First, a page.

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From Tony Finch <...@dotat.at>
Subject Re: [PATCH] Filter registration.
Date Thu, 27 Jul 2000 05:52:50 GMT
[apologies for the length]

This is the result of conversations with Ryan over the last couple of
days and a few hours of refining the ideas and presentation... It
slightly escaped from me, so I hope it makes sense :-)

"Roy T. Fielding" <fielding@kiwi.ICS.UCI.EDU> wrote:
>Tony Finch <dot@dotat.at> wrote:
>>
>>I think the lifetime of a bucket should be independent of the request
>>handler function because otherwise you lose a lot of advantages of the
>>abstraction. I wouldn't consider it to be a properly first-class data
>>type if you can't return it from a function.
>
>Hmmm, I disagree -- you just have to make it part of the abstraction.
>If we say that the bucket always has to be emptied before it can be
>returned, and we think of the write call always "returning" the
>bucket when it returns, then this does match the abstraction.

I don't think this is useful because a lot of the data that you put
into a bucket has a longer lifetime than only one trip down and up the
call stack, and you want to be able to make the most of that property.

>It also makes a certain degree of sense.  What we really care about
>being persistent is the contents of the bucket, not the bucket itself.

But the bucket exists to hold the metadata for its contents, and so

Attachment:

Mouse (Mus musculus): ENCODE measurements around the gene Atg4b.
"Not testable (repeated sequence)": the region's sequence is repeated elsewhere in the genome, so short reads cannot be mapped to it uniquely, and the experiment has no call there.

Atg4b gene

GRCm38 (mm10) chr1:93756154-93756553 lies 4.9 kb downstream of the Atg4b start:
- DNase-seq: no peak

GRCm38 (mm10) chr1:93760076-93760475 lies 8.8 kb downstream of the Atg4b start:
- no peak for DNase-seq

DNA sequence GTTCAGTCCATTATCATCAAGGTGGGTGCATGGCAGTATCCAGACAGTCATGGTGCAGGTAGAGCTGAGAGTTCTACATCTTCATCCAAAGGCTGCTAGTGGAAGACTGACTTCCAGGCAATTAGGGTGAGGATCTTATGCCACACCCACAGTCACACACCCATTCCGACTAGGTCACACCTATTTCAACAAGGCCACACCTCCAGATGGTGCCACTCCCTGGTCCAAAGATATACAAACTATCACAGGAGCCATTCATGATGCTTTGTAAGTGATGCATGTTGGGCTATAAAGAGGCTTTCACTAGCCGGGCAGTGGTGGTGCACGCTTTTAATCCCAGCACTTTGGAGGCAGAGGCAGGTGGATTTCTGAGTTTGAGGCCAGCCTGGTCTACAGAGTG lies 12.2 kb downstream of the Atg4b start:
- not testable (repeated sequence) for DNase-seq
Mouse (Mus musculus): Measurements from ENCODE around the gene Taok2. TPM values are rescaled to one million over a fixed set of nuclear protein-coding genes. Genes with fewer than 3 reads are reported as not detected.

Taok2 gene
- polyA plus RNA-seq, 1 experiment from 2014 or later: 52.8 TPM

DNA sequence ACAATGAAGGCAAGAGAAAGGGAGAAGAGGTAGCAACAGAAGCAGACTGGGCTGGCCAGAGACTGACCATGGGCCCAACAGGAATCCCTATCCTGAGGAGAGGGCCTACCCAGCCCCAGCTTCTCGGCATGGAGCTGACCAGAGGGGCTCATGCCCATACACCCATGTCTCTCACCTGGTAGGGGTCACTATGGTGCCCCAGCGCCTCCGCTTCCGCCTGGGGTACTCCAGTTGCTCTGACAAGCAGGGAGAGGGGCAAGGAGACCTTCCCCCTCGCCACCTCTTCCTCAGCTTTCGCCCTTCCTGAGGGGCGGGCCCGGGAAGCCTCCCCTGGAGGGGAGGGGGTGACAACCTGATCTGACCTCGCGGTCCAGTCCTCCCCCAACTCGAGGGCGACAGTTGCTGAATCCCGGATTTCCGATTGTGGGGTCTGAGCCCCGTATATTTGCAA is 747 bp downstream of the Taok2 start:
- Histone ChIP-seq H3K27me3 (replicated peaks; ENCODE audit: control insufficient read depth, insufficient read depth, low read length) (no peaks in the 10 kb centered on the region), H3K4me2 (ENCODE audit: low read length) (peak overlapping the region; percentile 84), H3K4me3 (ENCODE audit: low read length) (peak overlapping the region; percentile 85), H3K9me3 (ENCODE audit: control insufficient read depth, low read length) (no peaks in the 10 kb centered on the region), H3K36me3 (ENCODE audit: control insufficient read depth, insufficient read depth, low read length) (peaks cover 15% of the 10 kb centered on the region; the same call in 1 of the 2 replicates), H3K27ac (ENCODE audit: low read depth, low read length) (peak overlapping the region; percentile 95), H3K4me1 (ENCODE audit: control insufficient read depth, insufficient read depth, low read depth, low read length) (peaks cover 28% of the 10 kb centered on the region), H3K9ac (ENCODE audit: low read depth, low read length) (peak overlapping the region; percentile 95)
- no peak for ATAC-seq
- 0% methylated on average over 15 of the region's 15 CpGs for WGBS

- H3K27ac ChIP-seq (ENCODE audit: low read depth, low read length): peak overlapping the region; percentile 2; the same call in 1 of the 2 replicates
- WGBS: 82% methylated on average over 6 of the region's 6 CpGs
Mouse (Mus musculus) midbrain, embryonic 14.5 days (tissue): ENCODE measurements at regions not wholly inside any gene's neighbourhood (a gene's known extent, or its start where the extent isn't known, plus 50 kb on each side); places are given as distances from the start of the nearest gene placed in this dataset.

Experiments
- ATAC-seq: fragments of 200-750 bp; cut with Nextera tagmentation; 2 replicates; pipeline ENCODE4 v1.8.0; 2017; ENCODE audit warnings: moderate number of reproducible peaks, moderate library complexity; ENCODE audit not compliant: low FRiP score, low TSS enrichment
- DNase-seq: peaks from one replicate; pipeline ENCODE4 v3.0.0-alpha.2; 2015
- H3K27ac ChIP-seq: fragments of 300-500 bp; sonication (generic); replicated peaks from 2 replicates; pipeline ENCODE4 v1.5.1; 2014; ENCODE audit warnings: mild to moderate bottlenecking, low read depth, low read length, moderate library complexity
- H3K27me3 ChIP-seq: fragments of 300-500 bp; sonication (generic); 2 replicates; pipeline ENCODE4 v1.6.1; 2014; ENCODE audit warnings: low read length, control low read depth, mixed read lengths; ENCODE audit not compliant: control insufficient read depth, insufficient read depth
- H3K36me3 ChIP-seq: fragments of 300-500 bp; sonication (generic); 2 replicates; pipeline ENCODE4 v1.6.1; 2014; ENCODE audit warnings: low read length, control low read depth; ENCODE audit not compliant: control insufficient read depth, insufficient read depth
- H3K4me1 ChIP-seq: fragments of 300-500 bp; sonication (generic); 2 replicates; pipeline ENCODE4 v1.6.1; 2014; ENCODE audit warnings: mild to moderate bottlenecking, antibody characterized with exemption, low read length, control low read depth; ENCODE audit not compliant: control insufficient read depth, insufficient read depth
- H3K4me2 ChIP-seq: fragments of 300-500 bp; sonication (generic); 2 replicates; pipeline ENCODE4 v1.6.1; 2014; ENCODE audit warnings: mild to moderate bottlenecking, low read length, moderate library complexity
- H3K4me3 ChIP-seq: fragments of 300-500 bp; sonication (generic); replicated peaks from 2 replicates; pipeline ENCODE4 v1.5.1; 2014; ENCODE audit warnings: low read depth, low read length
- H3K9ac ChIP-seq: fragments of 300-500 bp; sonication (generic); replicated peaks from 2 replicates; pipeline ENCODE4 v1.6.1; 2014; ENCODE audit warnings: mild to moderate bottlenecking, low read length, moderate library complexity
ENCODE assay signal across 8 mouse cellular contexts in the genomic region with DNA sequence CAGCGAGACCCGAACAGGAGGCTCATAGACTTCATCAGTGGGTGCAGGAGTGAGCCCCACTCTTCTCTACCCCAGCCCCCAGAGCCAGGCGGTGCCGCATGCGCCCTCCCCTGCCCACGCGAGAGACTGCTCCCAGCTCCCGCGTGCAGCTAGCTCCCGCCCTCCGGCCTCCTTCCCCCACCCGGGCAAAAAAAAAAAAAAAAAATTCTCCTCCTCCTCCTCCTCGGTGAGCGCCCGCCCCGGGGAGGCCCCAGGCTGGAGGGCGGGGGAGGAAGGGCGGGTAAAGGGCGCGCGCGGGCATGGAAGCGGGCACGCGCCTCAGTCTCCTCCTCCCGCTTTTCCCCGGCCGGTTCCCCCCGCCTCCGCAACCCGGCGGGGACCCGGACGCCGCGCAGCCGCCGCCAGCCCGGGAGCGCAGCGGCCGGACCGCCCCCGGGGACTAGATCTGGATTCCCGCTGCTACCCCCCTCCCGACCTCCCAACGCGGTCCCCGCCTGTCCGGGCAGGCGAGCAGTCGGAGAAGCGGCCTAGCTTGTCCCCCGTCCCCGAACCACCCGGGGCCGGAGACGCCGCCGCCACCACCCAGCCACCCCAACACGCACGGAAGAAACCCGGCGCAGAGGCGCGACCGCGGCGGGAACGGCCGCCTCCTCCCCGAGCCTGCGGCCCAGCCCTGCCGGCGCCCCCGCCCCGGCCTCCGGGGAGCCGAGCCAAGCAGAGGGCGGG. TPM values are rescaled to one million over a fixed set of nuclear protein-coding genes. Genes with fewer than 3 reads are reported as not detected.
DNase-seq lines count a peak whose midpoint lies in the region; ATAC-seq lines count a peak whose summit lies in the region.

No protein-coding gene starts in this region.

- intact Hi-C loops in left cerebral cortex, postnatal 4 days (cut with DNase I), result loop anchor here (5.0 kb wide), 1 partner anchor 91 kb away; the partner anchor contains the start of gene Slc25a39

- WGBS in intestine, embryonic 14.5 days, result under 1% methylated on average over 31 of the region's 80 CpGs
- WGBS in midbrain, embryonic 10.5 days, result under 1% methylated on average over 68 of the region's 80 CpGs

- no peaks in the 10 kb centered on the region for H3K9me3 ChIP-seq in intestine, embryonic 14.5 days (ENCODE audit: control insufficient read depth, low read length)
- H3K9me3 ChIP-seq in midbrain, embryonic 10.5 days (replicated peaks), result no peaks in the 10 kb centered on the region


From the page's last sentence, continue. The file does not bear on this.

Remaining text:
the bucket should exist as long as the contents do. I'm not very happy
with the current names for the bucket colours because I find them
confusing. Instead I prefer these names; some of them are less
necessary than others so won't be implemented right away:

IMMORTAL
	data that's around for ever, like literal strings
TRANSIENT
	short-lifetime data (e.g. in a buffer that will be re-written
	when the call stack is unwound)
POOL
	data in a pool, e.g. a variable in the environment table in
	the request pool
HEAP
	data on the C heap that must be free()d when the bucket is
	destroyed
MMAP
	mmap()ed data that must be munmap()ed when the bucket is
	destroyed
FILE
	a region of a file (not in memory yet) for sendfile()
PIPE
	data that will (in the future) come from a pipe e.g. a CGI

The basic idea is that when a bucket is created the contents that you
pass to the creation function become the responsibility of the bucket.
There are a couple of exceptions (the immortal and transient colours)
for reasons of optimisation (and because the free operation is a
no-op), and in the pool case the bucket shares responsibility with the
pool code.

Some of the buckets have to be slightly more elaborate in order to
handle the split operation efficiently and to ensure that the data
isn't freed when a bucket still refers to it. I.e. the buckets refer
to an extra structure for holding the data together with a reference
count.

Buckets are consumed in two stages: first the contents (in the form of
a base pointer and length) are retrieved, and then the bucket is told
how many bytes have actually been used (sent to the network or the
next filter) which updates its internal base and length. When all the
bytes have been consumed the bucket is deleted.

Deleting is straightforward except for POOL buckets. Pool buckets
exist so that if their data needs to be kept longer than the pool
(e.g. concatenating the end of one response onto the start of the next
pipelined response) then this can be spotted and the data copied
somewhere safe. If the pool disappears before the bucket does then the